Transformative experience propels School of Business graduate

May 4, 2021

Image of La Salle University student Marni Quevedo

Through La Salle, Marni Quevedo built her business acumen

There’s a big difference between the Marni Quevedo, ’21, who entered La Salle University in 2017, and the Marni Quevedo who graduated from La Salle a semester early last winter with undergraduate degrees in finance and marketing.

As she was speaking about her experiences in the School of Business, Quevedo paused to illustrate the difference.

“Coming into college, I would not have been able to talk the way I’m talking now,” said Quevedo, a native of Jim Thorpe, Pa. “I would have been stuttering. I would have been mumbling. That’s all changed. La Salle helped me to be the best version of myself.”

Quevedo pointed to her time working at the Center for Entrepreneurship and participating in the internal sales competition during her business-to-business sales course as transformative experiences that gave her confidence. Quevedo also cited the guidance of Elizabeth Schroeder, director of the business leadership fellows program, in establishing the professional network through which she positioned herself to land a job with Vertex Inc. which begins in June.

“La Salle helped me to be the best version of myself,” Marni Quevedo, ’21

“I have watched Marni evolve and grow into a confident, dynamic, and unstoppable young professional,” said Schroeder. “Marni maximized her time at La Salle by getting involved, completing internships and professional experiences, as well as giving back to the community. She overcame many obstacles with a growth mindset and a positive spirit.”

Quevedo achieved that personal and professional growth as she was working to pay her way through La Salle while carrying six courses per semester in order to graduate a semester early. It was a heavy lift that also included the weight of being a first-generation college student whose father is a native Peruvian. Upon entering La Salle, Quevedo quickly realized that she’d have to work harder to gain the business insight and acumen that many of her peers seemed to already possess.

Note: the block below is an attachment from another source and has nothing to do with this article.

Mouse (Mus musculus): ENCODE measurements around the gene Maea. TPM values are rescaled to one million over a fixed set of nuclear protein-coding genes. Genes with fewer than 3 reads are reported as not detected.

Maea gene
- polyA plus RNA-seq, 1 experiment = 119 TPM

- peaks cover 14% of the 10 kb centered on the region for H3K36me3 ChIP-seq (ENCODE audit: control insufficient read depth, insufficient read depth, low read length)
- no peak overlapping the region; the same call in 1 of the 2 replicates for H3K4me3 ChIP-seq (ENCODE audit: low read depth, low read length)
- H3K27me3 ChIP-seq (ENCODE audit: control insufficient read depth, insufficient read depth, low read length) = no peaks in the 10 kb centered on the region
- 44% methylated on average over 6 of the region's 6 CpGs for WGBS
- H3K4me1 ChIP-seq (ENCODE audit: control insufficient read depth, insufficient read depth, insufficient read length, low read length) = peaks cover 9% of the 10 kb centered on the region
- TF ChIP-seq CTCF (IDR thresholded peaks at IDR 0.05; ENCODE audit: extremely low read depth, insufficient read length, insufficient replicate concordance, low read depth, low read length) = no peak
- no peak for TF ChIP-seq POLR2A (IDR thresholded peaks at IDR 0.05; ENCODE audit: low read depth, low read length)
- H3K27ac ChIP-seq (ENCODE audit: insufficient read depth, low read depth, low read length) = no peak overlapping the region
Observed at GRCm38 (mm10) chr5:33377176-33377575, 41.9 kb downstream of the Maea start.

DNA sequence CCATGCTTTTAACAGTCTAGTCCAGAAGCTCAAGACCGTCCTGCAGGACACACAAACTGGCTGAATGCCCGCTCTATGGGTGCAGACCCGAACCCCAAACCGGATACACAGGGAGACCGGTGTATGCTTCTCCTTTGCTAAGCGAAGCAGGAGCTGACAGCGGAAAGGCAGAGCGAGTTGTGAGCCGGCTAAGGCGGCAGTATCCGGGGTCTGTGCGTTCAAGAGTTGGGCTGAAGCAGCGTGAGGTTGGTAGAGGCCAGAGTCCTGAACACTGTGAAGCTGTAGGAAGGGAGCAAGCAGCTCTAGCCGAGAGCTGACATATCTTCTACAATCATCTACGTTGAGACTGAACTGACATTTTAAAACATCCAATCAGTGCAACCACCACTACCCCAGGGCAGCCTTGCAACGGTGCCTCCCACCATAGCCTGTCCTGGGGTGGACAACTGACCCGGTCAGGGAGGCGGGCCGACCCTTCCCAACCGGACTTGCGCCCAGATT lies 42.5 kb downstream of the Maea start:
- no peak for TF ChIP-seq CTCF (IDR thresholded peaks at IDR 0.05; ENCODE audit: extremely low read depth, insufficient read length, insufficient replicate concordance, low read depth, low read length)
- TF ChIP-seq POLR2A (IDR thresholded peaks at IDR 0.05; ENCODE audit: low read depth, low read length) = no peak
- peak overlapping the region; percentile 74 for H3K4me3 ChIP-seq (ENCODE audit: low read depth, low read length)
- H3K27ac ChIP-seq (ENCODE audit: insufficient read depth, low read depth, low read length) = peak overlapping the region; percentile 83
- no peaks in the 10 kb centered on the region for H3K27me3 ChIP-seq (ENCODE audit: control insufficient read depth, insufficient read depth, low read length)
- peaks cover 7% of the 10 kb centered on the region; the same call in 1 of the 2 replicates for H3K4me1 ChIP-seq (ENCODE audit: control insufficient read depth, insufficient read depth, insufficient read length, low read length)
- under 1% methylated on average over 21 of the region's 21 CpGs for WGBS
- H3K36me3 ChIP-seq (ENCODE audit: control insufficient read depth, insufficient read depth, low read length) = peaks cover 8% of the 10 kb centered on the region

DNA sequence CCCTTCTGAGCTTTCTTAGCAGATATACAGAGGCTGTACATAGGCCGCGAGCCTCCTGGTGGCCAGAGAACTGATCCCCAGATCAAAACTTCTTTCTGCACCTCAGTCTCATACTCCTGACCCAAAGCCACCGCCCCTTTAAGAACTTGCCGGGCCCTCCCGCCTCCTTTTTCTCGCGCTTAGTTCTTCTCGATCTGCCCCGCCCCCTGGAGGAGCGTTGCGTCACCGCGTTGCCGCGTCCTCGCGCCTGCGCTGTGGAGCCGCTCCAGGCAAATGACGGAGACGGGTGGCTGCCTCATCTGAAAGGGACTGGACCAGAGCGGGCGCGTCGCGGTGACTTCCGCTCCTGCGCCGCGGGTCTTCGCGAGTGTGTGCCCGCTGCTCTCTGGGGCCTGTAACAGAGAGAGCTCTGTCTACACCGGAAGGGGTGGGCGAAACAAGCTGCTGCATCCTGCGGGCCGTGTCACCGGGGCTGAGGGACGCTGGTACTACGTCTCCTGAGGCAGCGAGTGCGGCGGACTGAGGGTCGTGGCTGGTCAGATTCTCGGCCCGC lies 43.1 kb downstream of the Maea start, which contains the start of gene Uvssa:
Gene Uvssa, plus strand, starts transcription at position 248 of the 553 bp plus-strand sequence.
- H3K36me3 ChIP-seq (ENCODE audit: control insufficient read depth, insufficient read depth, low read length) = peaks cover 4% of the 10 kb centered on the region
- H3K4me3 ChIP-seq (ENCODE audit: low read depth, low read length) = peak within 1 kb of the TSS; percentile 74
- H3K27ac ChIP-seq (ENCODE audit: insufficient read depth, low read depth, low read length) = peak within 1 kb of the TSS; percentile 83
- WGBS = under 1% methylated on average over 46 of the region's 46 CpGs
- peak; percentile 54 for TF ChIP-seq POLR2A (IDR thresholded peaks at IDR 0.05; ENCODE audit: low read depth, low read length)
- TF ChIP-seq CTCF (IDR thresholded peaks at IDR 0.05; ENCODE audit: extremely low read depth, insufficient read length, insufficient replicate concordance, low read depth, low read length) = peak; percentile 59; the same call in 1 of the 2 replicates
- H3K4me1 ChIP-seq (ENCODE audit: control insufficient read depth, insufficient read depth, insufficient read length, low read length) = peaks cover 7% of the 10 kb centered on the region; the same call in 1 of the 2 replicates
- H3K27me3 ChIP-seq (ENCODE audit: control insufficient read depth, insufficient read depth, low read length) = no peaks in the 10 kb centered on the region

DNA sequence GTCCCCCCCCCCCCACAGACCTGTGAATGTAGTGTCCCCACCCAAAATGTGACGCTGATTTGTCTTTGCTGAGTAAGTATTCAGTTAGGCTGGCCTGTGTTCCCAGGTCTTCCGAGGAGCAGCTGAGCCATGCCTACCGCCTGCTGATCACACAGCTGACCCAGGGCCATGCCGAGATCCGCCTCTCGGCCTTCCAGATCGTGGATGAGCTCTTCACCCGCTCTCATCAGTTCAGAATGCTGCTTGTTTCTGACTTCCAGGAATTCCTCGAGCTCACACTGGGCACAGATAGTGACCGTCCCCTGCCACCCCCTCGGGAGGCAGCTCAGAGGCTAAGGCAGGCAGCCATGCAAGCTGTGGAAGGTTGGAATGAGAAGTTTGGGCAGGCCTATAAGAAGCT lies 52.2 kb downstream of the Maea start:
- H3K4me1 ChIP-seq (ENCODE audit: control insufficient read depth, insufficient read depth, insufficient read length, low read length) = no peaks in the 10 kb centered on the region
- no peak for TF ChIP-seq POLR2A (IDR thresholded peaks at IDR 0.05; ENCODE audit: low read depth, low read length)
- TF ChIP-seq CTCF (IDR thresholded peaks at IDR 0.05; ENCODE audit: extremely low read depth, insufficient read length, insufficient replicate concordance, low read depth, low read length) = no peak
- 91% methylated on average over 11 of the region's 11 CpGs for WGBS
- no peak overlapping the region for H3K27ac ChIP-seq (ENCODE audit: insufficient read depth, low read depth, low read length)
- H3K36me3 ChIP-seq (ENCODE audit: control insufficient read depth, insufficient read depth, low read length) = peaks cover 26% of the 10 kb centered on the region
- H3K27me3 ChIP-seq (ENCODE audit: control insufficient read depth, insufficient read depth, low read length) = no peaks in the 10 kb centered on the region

“I joined as many organizations as I could and learned from my own experience,” said Quevedo. “I had to put in extra steps to learn the things people already knew through their family.”

True to her nature, Quevedo has been working hard since graduating in December. Along with her older sister, Jenn, Quevedo started what she describes as a side hustle called Remember When, where the siblings sell handmade polymer clay earrings. Along with painting and woodworking, making handcrafted earrings is another extension of the artistic side Quevedo said will continue to inform her business endeavors in her career.

“I’m always going to have a career side, but I don’t ever want to lose my creative side,” said Quevedo. “In the long run, I want to be my own boss. I know a lot of people say that, but I’ve got ideas about what I can do with my creative side to help me achieve that goal.”

—Patrick Berkery